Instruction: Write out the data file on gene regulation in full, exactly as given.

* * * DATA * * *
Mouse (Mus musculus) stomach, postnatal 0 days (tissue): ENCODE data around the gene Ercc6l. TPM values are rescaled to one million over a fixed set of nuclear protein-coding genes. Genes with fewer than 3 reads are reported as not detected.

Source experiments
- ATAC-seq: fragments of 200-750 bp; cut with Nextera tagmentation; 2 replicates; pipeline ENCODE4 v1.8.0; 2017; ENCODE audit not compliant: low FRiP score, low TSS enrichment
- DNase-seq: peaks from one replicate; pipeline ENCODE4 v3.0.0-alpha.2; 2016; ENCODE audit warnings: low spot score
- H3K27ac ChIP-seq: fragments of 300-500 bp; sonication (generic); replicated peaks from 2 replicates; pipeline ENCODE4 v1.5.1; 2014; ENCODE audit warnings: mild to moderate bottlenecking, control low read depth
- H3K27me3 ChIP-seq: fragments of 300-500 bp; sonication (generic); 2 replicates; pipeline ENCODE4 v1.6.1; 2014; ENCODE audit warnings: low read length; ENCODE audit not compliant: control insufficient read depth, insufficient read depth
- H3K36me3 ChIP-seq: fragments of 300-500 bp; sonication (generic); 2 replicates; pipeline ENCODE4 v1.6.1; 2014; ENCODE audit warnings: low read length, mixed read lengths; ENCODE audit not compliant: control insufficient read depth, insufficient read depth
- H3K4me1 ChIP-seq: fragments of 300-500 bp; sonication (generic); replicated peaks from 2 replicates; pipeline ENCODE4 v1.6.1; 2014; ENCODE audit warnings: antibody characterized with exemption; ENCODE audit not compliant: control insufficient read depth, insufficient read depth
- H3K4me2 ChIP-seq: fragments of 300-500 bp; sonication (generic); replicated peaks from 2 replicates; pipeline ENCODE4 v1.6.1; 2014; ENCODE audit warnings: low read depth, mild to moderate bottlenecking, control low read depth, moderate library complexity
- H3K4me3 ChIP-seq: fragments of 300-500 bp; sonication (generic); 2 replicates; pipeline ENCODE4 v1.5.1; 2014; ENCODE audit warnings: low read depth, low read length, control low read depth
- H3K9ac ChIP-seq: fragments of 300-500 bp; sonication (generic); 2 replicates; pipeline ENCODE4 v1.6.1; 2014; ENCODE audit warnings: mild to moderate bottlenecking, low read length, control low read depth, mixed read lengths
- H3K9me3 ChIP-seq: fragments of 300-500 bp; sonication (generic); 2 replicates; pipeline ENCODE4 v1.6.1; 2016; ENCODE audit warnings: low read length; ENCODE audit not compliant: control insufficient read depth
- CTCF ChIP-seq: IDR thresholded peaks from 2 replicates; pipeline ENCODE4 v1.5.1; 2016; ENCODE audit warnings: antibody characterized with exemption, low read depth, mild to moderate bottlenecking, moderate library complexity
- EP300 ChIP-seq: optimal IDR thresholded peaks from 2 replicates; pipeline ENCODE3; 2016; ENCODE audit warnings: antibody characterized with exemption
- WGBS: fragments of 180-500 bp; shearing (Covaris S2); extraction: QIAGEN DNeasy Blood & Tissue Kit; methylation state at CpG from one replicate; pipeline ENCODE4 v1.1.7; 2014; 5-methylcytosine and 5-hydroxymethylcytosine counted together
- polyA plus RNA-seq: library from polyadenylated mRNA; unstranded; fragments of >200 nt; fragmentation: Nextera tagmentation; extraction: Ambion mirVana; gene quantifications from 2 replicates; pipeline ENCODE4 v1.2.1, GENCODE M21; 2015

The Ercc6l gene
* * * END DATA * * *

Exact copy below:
Mouse (Mus musculus) stomach, postnatal 0 days (tissue): ENCODE data around the gene Ercc6l. TPM values are rescaled to one million over a fixed set of nuclear protein-coding genes. Genes with fewer than 3 reads are reported as not detected.

Source experiments
- ATAC-seq: fragments of 200-750 bp; cut with Nextera tagmentation; 2 replicates; pipeline ENCODE4 v1.8.0; 2017; ENCODE audit not compliant: low FRiP score, low TSS enrichment
- DNase-seq: peaks from one replicate; pipeline ENCODE4 v3.0.0-alpha.2; 2016; ENCODE audit warnings: low spot score
- H3K27ac ChIP-seq: fragments of 300-500 bp; sonication (generic); replicated peaks from 2 replicates; pipeline ENCODE4 v1.5.1; 2014; ENCODE audit warnings: mild to moderate bottlenecking, control low read depth
- H3K27me3 ChIP-seq: fragments of 300-500 bp; sonication (generic); 2 replicates; pipeline ENCODE4 v1.6.1; 2014; ENCODE audit warnings: low read length; ENCODE audit not compliant: control insufficient read depth, insufficient read depth
- H3K36me3 ChIP-seq: fragments of 300-500 bp; sonication (generic); 2 replicates; pipeline ENCODE4 v1.6.1; 2014; ENCODE audit warnings: low read length, mixed read lengths; ENCODE audit not compliant: control insufficient read depth, insufficient read depth
- H3K4me1 ChIP-seq: fragments of 300-500 bp; sonication (generic); replicated peaks from 2 replicates; pipeline ENCODE4 v1.6.1; 2014; ENCODE audit warnings: antibody characterized with exemption; ENCODE audit not compliant: control insufficient read depth, insufficient read depth
- H3K4me2 ChIP-seq: fragments of 300-500 bp; sonication (generic); replicated peaks from 2 replicates; pipeline ENCODE4 v1.6.1; 2014; ENCODE audit warnings: low read depth, mild to moderate bottlenecking, control low read depth, moderate library complexity
- H3K4me3 ChIP-seq: fragments of 300-500 bp; sonication (generic); 2 replicates; pipeline ENCODE4 v1.5.1; 2014; ENCODE audit warnings: low read depth, low read length, control low read depth
- H3K9ac ChIP-seq: fragments of 300-500 bp; sonication (generic); 2 replicates; pipeline ENCODE4 v1.6.1; 2014; ENCODE audit warnings: mild to moderate bottlenecking, low read length, control low read depth, mixed read lengths
- H3K9me3 ChIP-seq: fragments of 300-500 bp; sonication (generic); 2 replicates; pipeline ENCODE4 v1.6.1; 2016; ENCODE audit warnings: low read length; ENCODE audit not compliant: control insufficient read depth
- CTCF ChIP-seq: IDR thresholded peaks from 2 replicates; pipeline ENCODE4 v1.5.1; 2016; ENCODE audit warnings: antibody characterized with exemption, low read depth, mild to moderate bottlenecking, moderate library complexity
- EP300 ChIP-seq: optimal IDR thresholded peaks from 2 replicates; pipeline ENCODE3; 2016; ENCODE audit warnings: antibody characterized with exemption
- WGBS: fragments of 180-500 bp; shearing (Covaris S2); extraction: QIAGEN DNeasy Blood & Tissue Kit; methylation state at CpG from one replicate; pipeline ENCODE4 v1.1.7; 2014; 5-methylcytosine and 5-hydroxymethylcytosine counted together
- polyA plus RNA-seq: library from polyadenylated mRNA; unstranded; fragments of >200 nt; fragmentation: Nextera tagmentation; extraction: Ambion mirVana; gene quantifications from 2 replicates; pipeline ENCODE4 v1.2.1, GENCODE M21; 2015

The Ercc6l gene